By MICHAEL GRACZYK Associated Press
LIVINGSTON — Lawyers for two murderers set to die by lethal injection Thursday say the executions should be delayed because of the U.S. Supreme Court's plans to review that method of capital punishment, but officials in both states involved intend to press ahead.
In Texas, attorneys for Carlton Turner Jr. hurriedly prepared appeals Wednesday challenging lethal injection.
In Alabama, attorneys for Tommy Arthur are seeking a stay of his execution not only because of the high court's plans, but because Gov. Bob Riley decided Wednesday to change the state's lethal injection procedures. The procedures can't be changed in time for Thursday's scheduled execution, but state officials say the procedures already in place are constitutional.
The Supreme Court announced Tuesday that it will hear a challenge early next year from two inmates on death row in Kentucky — Ralph Baze and Thomas Clyde Bowling Jr. — who claim that lethal injection as practiced by the state amounts to cruel and unusual punishment, in violation of the Eighth Amendment.
Legal experts say it's unlikely the high court will issue a national moratorium while the case is considered. It declined to halt Tuesday's execution of Michael Richard in Texas, conducted just hours after it announced it would review the Kentucky case.
Doug Berman, a sentencing expert at Ohio State University's law school, said he expects some state courts to stop executions while awaiting the outcome of the Kentucky case.
If neither execution scheduled for Thursday is stopped, he said, "It will be a pretty strong statement that it's business as usual."
One possible explanation for the Supreme Court's decision to accept the Kentucky appeal, yet allow other lethal injection executions to proceed, lies in the different number of votes needed to take a case and block an execution.
Supreme Court rules require just four votes to accept a case but five justices to block an execution.
"It's possible there is not a fifth vote to grant a stay of execution pending resolution of the case," said Carol Steiker, a Harvard Law School expert in criminal law.
Every state that uses lethal injections employs the same three drugs, but there are differences among the states in the way the drugs are administered, training of executioners who administer them and dosages, Steiker said.
In North Carolina, lawyers for death row inmates asked state leaders to delay action on execution protocol until the Kentucky case is decided. A judge in August ordered the Council of State to reconsider its execution protocol approved in February, but the lawyers now want the council to wait to act on the issue until the high court rules.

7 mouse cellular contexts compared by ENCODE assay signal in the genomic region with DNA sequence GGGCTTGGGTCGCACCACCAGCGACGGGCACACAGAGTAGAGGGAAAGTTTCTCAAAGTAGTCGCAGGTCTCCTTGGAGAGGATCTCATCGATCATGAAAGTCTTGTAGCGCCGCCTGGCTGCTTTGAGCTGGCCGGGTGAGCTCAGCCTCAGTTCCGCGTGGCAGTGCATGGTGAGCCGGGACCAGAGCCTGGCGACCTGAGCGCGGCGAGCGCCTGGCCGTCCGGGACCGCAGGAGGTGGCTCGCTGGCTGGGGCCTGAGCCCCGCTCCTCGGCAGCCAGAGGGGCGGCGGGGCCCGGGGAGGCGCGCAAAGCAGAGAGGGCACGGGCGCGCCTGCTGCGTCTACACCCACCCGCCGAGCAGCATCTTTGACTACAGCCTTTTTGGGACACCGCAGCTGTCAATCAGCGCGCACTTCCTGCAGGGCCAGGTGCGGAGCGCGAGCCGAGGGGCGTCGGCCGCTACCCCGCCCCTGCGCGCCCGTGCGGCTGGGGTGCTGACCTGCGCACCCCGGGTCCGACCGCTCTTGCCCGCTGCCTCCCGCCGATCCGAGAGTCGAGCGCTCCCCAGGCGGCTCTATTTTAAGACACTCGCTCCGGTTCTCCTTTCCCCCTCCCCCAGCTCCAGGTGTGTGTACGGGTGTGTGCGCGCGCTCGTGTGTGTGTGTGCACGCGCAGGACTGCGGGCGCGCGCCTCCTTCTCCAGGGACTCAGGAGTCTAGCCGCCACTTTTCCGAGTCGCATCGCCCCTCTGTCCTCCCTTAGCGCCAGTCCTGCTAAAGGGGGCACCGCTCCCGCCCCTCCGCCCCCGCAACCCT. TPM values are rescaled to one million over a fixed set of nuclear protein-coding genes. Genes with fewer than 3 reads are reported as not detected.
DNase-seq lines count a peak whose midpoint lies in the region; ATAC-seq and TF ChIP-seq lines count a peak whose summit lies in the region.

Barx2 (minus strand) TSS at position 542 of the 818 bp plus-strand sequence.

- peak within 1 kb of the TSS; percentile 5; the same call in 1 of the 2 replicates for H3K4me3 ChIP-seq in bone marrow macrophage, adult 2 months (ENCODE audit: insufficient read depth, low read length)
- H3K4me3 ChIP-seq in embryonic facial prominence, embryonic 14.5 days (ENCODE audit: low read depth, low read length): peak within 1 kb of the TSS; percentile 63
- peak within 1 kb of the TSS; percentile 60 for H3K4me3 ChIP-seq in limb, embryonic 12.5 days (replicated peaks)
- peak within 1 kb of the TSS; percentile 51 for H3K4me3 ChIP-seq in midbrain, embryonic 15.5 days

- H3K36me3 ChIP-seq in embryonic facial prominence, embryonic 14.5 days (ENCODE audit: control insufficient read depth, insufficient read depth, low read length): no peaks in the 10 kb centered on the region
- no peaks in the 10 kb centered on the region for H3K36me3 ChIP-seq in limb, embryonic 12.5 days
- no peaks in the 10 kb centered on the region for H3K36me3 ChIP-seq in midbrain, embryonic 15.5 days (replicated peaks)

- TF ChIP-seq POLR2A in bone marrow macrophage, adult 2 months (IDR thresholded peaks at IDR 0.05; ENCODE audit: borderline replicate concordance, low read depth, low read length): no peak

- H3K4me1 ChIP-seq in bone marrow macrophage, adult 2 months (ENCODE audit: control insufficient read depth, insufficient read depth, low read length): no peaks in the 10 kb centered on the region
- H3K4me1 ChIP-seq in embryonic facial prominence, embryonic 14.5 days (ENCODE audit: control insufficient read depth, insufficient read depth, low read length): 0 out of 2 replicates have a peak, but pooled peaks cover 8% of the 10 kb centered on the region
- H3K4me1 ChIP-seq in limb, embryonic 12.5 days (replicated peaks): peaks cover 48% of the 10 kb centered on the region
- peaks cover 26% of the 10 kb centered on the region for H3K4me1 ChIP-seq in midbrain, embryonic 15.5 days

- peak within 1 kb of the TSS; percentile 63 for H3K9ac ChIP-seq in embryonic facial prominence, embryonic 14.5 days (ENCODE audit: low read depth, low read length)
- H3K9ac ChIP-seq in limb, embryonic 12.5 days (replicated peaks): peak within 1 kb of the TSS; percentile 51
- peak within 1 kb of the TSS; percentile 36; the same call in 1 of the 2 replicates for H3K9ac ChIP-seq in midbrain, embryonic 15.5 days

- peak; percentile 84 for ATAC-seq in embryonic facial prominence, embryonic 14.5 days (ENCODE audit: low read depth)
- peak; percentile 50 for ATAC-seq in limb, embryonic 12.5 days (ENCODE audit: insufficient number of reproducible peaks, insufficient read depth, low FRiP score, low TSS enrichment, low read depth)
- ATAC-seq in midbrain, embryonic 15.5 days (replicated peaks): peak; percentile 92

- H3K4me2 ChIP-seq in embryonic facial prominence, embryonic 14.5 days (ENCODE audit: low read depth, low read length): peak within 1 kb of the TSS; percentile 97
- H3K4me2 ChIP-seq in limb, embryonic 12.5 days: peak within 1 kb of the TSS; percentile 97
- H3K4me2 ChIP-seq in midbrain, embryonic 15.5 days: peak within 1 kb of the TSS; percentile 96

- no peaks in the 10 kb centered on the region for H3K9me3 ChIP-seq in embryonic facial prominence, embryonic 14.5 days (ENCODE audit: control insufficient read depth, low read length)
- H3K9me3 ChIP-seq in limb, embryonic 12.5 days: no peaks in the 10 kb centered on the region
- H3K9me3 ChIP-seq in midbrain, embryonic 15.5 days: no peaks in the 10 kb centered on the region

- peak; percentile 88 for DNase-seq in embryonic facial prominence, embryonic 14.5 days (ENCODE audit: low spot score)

Turner, 28, was condemned for the 1998 slayings of his parents in suburban Dallas. He was 19 when authorities said he shot Carlton Turner Sr., 43, and Tonya Turner, 40, several times in the head. He then bought new clothes and jewelry and continued living in the family's Irving home as their bodies decomposed.
Turner would be the 27th inmate in the nation's busiest death penalty state to die this year by lethal injection.
The U.S. Supreme Court on Tuesday refused to review Turner's case, but his attorneys said they were preparing further appeals on the lethal drug issue. Also Tuesday, the Texas Board of Pardons and Paroles, on a 7-0 vote, turned down a request to commute his sentence to life in prison.
In a death row interview last week, Turner acknowledged killing his parents in the home they shared.
"People got killed," Turner said. "I did it. The only thing that matters is I did what I did."
Turner testified at his trial that he shot his father in self-defense because his father abused him but recalled little about killing his mother.
In Alabama, Gov. Riley decided on Wednesday to change the lethal injection procedure to provide additional safeguards to make sure inmates are unconscious before they are administered drugs to stop the lungs and heart, said Jeff Emerson, Riley's communications director. Details of the change are still being worked out, but Emerson said it could include more anesthetic and an additional check for unconsciousness.
In papers filed with the Alabama Supreme Court, Arthur's attorney Suhana Han argued that the planned change in Alabama's procedures should prompt the postponement of his execution. Arthur, 65, is sentenced to die for the 1982 murder-for-hire killing of 35-year-old Troy Wicker of Muscle Shoals.
"At this point, we are hopeful the fact that the state of Alabama is essentially conceding deficiencies in its protocol will help Mr. Arthur gain a stay," she said.
Emerson and Assistant Attorney General Clay Crenshaw said the state is not conceding any deficiencies.
Crenshaw, who opposes a stay, characterized the change as very minor and said it was not in response to Arthur or other inmates challenging Alabama's procedures.
Crenshaw told the Alabama Supreme Court that Arthur has not produced evidence of any execution mishap in an Alabama lethal injection execution or any "cruel or unusual pain" suffered by an inmate during a lethal injection.